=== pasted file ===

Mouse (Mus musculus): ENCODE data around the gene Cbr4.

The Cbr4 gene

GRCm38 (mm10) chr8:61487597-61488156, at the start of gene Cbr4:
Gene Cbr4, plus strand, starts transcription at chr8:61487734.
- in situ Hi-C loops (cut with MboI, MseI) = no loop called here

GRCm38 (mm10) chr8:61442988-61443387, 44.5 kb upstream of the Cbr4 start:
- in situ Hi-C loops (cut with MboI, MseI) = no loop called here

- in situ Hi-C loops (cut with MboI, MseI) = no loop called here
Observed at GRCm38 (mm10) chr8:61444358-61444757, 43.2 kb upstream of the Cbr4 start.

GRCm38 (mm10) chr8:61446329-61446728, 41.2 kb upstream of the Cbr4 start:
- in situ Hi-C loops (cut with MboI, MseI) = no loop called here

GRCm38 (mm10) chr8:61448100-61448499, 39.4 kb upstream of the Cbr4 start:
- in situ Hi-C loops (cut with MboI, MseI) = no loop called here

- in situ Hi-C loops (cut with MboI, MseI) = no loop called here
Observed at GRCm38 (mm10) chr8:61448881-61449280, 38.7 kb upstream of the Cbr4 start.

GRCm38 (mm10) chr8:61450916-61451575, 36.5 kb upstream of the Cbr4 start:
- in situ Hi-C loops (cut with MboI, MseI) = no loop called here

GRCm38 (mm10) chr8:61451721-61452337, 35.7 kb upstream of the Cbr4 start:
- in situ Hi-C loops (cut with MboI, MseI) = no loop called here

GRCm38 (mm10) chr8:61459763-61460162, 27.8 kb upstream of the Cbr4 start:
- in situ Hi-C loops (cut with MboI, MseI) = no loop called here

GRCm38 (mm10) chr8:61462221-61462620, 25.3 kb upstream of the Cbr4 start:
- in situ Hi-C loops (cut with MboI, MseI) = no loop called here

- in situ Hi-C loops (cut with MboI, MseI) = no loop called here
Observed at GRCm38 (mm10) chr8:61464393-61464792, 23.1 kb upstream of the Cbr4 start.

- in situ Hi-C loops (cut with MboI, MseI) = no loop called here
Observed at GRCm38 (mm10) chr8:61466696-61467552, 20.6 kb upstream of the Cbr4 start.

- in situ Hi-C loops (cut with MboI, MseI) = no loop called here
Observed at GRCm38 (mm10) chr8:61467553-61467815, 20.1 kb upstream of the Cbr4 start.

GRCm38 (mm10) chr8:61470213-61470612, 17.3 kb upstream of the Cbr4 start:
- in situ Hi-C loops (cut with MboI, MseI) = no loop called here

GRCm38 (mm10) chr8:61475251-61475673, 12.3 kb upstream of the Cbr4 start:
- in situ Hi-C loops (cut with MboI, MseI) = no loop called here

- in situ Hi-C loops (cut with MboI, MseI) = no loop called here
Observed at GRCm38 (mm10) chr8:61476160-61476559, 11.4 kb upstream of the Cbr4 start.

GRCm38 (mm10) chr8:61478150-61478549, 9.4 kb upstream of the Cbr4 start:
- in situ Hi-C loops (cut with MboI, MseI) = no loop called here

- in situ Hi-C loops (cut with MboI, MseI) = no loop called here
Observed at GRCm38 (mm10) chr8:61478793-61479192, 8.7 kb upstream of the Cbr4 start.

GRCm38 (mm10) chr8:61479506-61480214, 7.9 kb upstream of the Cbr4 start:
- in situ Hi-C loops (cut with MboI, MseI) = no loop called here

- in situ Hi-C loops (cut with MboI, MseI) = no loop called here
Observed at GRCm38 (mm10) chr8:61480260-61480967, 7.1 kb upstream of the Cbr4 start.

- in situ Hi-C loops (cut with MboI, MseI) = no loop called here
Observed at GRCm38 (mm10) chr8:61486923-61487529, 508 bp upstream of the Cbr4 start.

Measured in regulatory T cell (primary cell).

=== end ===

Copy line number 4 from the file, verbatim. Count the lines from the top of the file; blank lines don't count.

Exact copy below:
Gene Cbr4, plus strand, starts transcription at chr8:61487734.